Dismiss Notice
Join Physics Forums Today!
The friendliest, high quality science and math community on the planet! Everyone who loves science is here!

SAVE ME from this weird mechanics problem.

  1. Oct 14, 2004 #1
    Two persons of different mass roll down the same hill from the same starting point on identical bicycles.
    Neglect friction and air resistance and assume that the tires roll without slipping. Which person will reach the
    bottom first? Prove.

    I have mid term tomorrow.

    Best,
    Saksham
     
  2. jcsd
  3. Oct 14, 2004 #2

    Gokul43201

    User Avatar
    Staff Emeritus
    Science Advisor
    Gold Member

    These assumptions contradict each other.

    Anyway, what ideas do you have ? What equations may be relevant here ?
     
  4. Oct 14, 2004 #3
    This is my Physics assignment. I am sure that there should be some theory behind it. As you can see that it is either true or false. We should consider rotational and translational kinetic energy.
    But who reaches the bottom first?
     
  5. Oct 14, 2004 #4
    You should start out by drawing the free-body diagrams. The person who gets down the hill the fastest accelerated faster, so you want to find the acceleration of each person.
     
  6. Oct 14, 2004 #5
    It's really the same as dropping two people from the the Empire State Building when one weighs more than the other (of course neglecting air resistance, like your question). Who hits first?
    I hope you know, cuz I don't want you to have to do the exeriment:devil:
    (I would hope you know since this is brought up all the time - I'v probablly heard a version of it fifty times, and 47 of them weren't even in physics class.)
     
  7. Oct 15, 2004 #6
    If all the conditions are obeyed then both will reach at the bottom simultaneuosly, distance coverd is same acceleration is same nofriction to oppose the motion therefor neither size nor mass willeffect it. Try equations yourself.
     
  8. Oct 15, 2004 #7
    Since they r of diff masses , normal F will be diff. But since they r rolling friction is sufficient, ( By neglect friction, they mean ROLLING FR.)
    SO, THEY WILL REACH SIMULTANEOUSLY.
     
  9. Oct 15, 2004 #8

    ehild

    User Avatar
    Homework Helper
    Gold Member

    Neglecting friction means that there is no kinetic friction. No slipping means that the static friction is enough to ensure roll. If a wheel rolls without slipping, the speed of its centre of mass is [tex]v=R\omega[/tex]. Static friction does not do any work, you can use conservation of energy to solve the problem. The potential energy at the top equals to the kinetic energy at the bottom. The kinetic energy is the sum of the translational and rotational ones. There is rotational kinetic energy because of the wheels.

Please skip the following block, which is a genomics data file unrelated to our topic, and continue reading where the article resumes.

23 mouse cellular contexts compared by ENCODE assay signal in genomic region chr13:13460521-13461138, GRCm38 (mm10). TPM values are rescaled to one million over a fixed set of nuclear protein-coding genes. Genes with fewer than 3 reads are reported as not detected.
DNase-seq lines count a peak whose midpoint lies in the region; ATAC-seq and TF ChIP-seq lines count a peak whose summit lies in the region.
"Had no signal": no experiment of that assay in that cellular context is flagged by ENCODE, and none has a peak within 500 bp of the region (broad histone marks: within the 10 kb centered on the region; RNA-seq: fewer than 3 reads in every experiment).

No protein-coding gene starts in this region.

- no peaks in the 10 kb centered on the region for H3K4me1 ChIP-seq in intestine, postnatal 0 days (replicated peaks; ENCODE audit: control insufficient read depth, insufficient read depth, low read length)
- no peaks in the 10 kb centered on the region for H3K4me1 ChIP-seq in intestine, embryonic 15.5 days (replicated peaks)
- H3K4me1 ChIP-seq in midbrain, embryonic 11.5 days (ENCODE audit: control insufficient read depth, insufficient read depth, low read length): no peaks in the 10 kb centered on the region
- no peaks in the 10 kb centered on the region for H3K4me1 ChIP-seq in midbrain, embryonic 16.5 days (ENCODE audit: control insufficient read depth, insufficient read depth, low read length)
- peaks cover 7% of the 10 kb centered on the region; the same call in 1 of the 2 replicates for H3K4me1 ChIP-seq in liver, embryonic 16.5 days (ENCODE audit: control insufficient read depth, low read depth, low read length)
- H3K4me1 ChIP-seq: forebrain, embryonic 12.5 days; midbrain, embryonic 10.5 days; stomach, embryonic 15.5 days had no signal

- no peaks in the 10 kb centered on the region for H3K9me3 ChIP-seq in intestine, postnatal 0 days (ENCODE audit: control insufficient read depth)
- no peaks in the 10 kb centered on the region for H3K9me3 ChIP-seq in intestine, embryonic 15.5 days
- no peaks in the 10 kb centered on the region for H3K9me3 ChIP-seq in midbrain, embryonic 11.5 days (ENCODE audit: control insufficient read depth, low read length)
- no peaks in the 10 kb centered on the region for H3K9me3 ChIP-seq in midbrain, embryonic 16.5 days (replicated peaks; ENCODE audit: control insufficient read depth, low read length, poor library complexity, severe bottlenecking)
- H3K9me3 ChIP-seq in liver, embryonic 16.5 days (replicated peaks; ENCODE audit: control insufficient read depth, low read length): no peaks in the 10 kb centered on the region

[tex]KE_{rot}=\frac{1}{2}I\omega^2[/tex].

    Can you continue from here?

    ehild
     
  10. Oct 15, 2004 #9
    Thanks ehild. That was what I wanted but I think we get the result that they both reach the bottom at the same time.
    Thanks to all the people who replied.
    And, I did not have that question in the midterm, had I got that then I would have got that correct.
    Thanks once again.
    Cheers,
    Saksham
     
  11. Oct 16, 2004 #10

    ehild

    User Avatar
    Homework Helper
    Gold Member

    You are right if the moment of inertia of the wheels can be neglected. You are wrong if it counts.

    ehild
     
  12. Oct 16, 2004 #11

    Doc Al

    User Avatar

    Staff: Mentor

    If you model the bike as having a wheel of mass m, with all its mass on its rim, then you should be able to show that the speed of the bike is independent of the mass of the rider. (Thus they reach the bottom simultaneously.)
     
    Last edited: Oct 16, 2004
  13. Oct 16, 2004 #12

    ehild

    User Avatar
    Homework Helper
    Gold Member

    I may do something wrong, check my derivation, please.

    m is the mass of the two wheels. M is the mass of the rider and the other parts of the bike. R is the radius of the wheels, I is the moment of inertia of the two wheels. If all the mass of the wheels is concentrated on the rims then [tex]I=mR^2[/tex]. If the wheels do not slip the angular velocity of the wheels multiplied by R is the same "v" as the velocity of the centre of mass of the whole bike and rider together.

    The bike starts from rest at the top of the slope. The angle of incline is [tex]\alpha [/tex].
    According to conservation of mechanical energy, the sum of change of KE after travelling a distance s along the incline and the change of PE equals zero.

    [tex] \frac{1}{2}[(m+M)+I/R^2]v^2 = (m+M)gs\sin(\alpha)[/tex]

    [tex] v=\sqrt{ \frac{2(m+M)gs\sin(\alpha)}{m+M+I/R^2}} = ds/dt[/tex]

    We get s(t) by integration:

    [tex]s=\frac{(m+M)g\sin(\alpha)}{2(m+M+I/R^2)}t^2[/tex]

    If all the mass m is on the rims then I/R^2=m and

    [tex] s=\frac{(m+M)g\sin(\alpha)}{2(m+M+m)}t^2=\frac{g\sin(\alpha)}{2(1+\frac{m}{m+M})}t^2[/tex]

    If m is comparable to M the time needed to rich the bottom of the slope does depend on the mass of the rider.

    ehild
     
  14. Oct 16, 2004 #13
    wouldn't heavy person reach first because since they are rolling down a hill, the "forward" component of the force of gravity on the heavier biker will be greater. Therefore, he will accelerate faster. wouldn't he?
     
  15. Oct 16, 2004 #14

    Doc Al

    User Avatar

    Staff: Mentor

    You are absolutely correct. I made an error in my derivation. (I left out the translational KE of the wheels. Oops!) Nicely done, as usual. :smile:
     
  16. Oct 16, 2004 #15

    Doc Al

    User Avatar

    Staff: Mentor

    Since the force of gravity is exactly proportional to the mass, that argument would lead to the same acceleration for each.
     
Know someone interested in this topic? Share this thread via Reddit, Google+, Twitter, or Facebook

Have something to add?